Newspaper review: Economic concerns dominate papers

Sunday newspapers

The threat of a global economic crisis dominates Sunday's newspapers.

"It's up to the leaders of debt laden countries to act decisively," argues the Sunday Express.

According to the Sunday Telegraph, the downgrading of the US's credit rating is expected to be followed by a warning this week from the Bank of England that growth will be slower than forecast..

And the Observer talks of "world leaders battling to prevent panic spreading across financial markets"..

The Independent on Sunday says Gordon Brown has "broken his silence" and blamed Angela Merkel and Nicholas Sarkozy for Europe's economic woes.

In an article for the paper, the former prime minister says the eurozone leaders ignored his warnings over their banks' debt levels.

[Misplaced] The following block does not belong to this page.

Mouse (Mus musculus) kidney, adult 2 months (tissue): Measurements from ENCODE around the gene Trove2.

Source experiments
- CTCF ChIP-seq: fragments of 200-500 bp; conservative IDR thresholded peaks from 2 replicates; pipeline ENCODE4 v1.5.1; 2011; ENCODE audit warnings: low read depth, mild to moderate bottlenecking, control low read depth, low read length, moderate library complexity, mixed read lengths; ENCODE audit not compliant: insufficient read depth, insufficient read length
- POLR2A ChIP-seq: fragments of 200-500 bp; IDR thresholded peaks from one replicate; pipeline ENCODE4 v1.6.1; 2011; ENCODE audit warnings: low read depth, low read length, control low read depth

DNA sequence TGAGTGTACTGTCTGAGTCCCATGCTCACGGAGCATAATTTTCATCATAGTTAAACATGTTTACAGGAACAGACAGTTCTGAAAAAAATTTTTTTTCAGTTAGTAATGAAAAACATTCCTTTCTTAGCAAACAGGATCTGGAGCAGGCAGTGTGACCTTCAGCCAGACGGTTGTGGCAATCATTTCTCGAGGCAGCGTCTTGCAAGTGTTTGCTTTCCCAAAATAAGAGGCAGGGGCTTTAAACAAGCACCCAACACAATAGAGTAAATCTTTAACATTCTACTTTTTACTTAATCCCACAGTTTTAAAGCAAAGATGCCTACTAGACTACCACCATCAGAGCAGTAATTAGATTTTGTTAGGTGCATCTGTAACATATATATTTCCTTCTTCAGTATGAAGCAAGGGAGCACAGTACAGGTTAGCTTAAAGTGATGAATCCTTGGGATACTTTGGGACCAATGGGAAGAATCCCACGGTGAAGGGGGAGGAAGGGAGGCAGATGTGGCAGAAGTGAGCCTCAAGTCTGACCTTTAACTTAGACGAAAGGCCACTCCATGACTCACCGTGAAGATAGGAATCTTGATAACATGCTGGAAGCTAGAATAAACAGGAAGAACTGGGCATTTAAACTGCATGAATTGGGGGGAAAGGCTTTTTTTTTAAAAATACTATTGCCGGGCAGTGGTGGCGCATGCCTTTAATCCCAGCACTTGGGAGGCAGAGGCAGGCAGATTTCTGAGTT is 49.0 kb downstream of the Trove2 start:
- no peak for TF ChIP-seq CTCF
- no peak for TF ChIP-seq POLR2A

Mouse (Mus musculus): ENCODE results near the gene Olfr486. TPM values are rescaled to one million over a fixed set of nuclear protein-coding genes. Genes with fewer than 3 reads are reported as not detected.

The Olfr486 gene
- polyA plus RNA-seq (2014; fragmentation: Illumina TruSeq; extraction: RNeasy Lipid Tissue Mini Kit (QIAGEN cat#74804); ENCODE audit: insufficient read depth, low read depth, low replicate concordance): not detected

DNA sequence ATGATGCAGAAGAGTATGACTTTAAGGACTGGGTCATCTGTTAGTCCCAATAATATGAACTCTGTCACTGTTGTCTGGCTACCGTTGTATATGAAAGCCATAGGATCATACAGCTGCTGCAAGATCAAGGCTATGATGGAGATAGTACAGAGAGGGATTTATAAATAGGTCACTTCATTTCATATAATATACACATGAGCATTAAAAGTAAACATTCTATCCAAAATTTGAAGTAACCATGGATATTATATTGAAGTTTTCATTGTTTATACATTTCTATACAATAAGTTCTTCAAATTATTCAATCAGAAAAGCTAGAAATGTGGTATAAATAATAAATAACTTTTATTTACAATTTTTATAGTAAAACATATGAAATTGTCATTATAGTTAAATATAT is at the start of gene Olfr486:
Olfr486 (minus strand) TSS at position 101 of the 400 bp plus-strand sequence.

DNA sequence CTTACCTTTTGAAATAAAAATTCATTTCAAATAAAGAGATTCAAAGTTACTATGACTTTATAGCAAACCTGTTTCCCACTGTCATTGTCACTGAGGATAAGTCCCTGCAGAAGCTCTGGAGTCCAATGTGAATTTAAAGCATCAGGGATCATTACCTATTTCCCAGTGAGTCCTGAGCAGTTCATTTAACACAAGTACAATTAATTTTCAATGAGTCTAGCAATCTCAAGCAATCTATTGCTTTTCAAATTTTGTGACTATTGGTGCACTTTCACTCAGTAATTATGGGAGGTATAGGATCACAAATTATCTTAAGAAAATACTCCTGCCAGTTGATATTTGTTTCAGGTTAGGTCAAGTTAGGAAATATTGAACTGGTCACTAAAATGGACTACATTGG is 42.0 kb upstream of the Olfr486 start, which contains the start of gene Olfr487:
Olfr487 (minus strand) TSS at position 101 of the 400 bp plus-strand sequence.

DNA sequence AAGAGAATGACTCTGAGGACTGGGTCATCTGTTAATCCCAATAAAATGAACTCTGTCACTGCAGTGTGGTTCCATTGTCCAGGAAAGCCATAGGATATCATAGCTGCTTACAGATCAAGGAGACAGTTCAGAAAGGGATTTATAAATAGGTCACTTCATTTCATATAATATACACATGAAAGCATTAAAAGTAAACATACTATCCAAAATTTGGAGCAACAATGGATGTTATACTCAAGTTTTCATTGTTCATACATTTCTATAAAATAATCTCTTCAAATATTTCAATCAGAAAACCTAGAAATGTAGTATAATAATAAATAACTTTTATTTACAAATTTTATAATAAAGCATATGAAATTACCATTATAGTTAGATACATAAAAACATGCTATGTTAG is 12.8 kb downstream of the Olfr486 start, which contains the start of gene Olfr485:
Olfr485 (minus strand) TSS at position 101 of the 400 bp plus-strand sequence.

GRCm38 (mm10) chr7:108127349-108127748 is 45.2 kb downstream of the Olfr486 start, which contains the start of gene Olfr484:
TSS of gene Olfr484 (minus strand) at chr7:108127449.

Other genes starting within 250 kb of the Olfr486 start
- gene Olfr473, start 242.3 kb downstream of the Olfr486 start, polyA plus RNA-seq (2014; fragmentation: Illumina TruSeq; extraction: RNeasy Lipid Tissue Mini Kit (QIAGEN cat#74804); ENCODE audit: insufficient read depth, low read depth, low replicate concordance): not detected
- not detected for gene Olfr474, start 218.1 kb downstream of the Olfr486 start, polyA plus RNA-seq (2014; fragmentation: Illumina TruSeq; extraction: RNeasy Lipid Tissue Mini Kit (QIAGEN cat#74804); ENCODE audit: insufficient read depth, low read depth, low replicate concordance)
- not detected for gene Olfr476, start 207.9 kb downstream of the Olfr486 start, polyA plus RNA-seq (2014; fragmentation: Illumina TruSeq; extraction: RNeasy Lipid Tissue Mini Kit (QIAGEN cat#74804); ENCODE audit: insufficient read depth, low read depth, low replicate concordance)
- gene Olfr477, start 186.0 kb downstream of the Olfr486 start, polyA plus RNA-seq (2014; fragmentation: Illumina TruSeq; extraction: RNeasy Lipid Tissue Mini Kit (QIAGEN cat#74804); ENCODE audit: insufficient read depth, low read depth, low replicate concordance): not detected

And the Mail on Sunday, asks: "Will the world's last communist state now have to bail out the capitalist West?"

Referring to China, it says: "Power is shifting inexorably to the East."

Several papers describe the heroism of the tour guide who killed a polar bear which mauled a British student to death in Norway.

The Sunday Express describes how Michael Reid stopped the bear by aiming one perfect shot at its heart.

And the Sunday Times features a special tribute to the boy who died - Horatio Chapple - by his parents, David and Olivia, as well as his grandfather.

They say Horatio was a generous, kind and fearless young man.

Ahead of the start of the top flight football season, the sports pages are full of details about Premier League footballers.

The Sunday People reports that Manchester City are "sparking a transfer war" with Manchester United over Dutch footballer Wesley Sneijder.

The Sunday Express calls the attempt to lure the player a "sneiky trick".

Meanwhile, Cesc Fabregas will "pay to leave Arsenal", reports the Mail on Sunday on its back page.

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